Dear Aunty B,
I run a small company and have an administrations team of three people. One has moved up to become the company accountant and the other left due to ‘stress’, claiming the work hours were ridiculous.
Now the third person in the team is playing up. She is demanding a job description because she says she is unclear about her job and she is so busy she leaves everything half finished. I have told her we are a young company and as her job is so varied she can’t have a job description.
She is now making noises about being stressed about the job and says it is her right to have a job description. Do I have to give her one?
Mmm… I have to admit… you sound like a dinosaur. While there is nothing which legally obliges an employer to give an employee a job description, why wouldn’t you?
In fact, try reading your letter again. You have stressed staff, jobs not being completed and staff begging for more direction. Matey, you need some management skills.
I ran this past Uncle P, our legal expert and he stresses that while you don’t have to give your an employee a job description, you should absolutely have an employee contract. Given the employee contract states that they have to undertake their various jobs successfully, why wouldn’t you add the list of jobs that need to be done successfully?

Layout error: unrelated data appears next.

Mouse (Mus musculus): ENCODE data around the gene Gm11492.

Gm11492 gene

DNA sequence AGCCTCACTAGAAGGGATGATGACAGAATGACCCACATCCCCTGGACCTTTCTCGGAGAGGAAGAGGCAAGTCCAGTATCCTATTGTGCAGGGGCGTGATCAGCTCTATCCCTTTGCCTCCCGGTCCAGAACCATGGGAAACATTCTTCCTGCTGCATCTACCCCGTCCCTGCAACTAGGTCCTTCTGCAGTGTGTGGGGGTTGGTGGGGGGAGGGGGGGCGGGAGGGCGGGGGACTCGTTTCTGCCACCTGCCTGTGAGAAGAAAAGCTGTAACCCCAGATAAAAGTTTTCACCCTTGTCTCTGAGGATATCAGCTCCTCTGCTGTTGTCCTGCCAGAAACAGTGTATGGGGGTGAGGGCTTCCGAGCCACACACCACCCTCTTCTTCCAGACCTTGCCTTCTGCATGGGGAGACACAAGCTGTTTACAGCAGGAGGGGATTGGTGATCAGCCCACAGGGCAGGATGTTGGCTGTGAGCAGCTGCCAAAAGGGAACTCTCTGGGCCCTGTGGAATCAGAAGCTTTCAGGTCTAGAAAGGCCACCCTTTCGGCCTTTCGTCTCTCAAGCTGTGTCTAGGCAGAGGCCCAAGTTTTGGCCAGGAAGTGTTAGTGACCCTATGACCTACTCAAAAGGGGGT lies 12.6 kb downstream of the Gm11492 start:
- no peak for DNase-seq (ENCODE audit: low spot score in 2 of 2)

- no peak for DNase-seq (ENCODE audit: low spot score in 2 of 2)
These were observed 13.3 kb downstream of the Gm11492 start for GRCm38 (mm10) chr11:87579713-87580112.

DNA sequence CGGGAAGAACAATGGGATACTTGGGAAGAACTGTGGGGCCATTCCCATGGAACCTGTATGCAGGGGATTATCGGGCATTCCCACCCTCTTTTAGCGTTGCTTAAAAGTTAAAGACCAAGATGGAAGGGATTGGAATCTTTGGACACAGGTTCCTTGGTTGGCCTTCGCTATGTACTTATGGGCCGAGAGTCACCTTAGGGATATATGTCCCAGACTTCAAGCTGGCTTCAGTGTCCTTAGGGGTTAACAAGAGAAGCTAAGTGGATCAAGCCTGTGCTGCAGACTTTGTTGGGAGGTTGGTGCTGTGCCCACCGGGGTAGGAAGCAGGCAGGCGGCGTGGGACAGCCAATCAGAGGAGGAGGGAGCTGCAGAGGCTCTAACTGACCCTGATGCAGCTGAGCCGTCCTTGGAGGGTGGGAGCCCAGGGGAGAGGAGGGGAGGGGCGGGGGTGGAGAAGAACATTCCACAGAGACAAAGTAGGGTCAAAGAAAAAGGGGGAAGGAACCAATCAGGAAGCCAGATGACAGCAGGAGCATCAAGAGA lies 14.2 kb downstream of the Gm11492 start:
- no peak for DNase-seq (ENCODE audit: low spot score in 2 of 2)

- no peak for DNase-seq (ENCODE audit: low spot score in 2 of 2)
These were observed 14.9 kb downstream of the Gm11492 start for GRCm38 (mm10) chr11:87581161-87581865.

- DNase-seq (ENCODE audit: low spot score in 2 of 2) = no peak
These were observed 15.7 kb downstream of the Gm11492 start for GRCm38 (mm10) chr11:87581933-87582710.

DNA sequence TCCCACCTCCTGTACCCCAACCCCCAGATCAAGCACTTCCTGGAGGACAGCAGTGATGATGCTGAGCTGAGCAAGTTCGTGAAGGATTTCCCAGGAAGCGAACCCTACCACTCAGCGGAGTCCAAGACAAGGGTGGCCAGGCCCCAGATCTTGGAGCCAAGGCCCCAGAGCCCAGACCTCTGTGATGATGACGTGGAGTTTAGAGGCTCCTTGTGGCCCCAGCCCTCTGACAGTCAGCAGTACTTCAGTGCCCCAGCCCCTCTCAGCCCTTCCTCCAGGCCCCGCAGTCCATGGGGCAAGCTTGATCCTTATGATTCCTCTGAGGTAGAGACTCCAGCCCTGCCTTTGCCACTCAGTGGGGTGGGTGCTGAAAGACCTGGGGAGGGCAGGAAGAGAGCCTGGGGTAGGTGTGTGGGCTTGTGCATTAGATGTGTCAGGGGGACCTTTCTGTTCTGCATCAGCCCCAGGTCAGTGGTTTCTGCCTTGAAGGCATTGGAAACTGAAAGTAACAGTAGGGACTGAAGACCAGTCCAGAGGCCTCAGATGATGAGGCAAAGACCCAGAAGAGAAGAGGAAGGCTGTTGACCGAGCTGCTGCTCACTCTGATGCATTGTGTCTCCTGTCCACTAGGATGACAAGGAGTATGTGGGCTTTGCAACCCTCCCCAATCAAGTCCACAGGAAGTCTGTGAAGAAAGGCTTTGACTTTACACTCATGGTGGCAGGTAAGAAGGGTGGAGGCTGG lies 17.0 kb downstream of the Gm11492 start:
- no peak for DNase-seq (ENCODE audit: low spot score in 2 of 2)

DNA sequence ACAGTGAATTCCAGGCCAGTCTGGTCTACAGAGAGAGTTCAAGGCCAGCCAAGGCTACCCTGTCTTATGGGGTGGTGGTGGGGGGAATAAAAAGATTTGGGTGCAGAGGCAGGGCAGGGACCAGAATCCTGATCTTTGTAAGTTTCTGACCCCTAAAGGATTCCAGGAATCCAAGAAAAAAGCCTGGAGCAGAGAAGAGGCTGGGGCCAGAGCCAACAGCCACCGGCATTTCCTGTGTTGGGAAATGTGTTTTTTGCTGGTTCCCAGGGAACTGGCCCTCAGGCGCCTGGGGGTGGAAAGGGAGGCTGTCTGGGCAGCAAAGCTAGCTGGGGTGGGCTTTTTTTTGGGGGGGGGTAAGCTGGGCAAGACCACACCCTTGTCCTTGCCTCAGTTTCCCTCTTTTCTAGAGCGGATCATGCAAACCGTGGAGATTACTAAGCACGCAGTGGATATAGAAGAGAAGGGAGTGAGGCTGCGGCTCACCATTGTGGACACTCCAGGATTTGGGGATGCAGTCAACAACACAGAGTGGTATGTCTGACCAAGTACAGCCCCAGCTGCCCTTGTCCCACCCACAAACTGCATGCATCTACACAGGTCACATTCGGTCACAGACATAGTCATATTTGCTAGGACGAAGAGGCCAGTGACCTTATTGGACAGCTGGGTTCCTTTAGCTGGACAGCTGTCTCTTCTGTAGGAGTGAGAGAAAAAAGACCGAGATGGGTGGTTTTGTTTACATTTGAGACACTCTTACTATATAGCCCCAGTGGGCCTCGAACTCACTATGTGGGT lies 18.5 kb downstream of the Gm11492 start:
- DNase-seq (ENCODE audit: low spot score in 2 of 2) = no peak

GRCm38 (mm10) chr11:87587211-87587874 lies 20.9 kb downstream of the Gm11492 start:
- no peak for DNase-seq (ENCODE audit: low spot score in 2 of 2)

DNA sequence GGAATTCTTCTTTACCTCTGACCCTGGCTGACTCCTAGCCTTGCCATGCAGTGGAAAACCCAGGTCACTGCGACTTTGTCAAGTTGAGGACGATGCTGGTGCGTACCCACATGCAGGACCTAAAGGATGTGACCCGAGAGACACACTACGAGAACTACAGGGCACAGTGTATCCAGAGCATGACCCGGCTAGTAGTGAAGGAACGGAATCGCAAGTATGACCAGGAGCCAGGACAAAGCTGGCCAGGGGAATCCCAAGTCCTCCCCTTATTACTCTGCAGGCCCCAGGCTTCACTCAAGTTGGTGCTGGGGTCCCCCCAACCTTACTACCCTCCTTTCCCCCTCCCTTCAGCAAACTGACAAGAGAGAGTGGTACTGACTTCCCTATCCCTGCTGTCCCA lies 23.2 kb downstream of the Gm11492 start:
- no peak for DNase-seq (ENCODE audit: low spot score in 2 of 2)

A job description can be flexible and doesn’t need to limit an employee’s role to particular duties. It can also be regularly updated as the role changes.
It will also help with accountability for all those half done jobs. If the employee falls so short of what the employer thinks are reasonable work requirements, then from a management perspective, there should be no problem moving someone on and finding someone who is willing to do the job.
The other thing it does, of course, is give your staff member some guidance and priorities. You sound like a poor communicator. Does she know the goals of the company? Does she know where you want the company to go? Often employers think people can read their minds when in fact, they need to constantly state the company’s goals and values – often in different ways.
The well written job description and a meeting with your staff member will make it clear what you expect from the role and the flexibility you expect on the role. This will help her stress levels or help her to understand she needs to move on to a company where she has a more structured role.
So I would have another look at your staff member. She is telling you what she needs to do her job better, so take an hour and do it. And by accepting the job description the employee accepts the responsibility to do those tasks and do them 100%.
And don’t forget we have moved to a different industrial relations environment now where we need a lot more paperwork. So while it also makes sense, and will help your employee, a job description will also help you in the long run. Do it!
Your Aunty B
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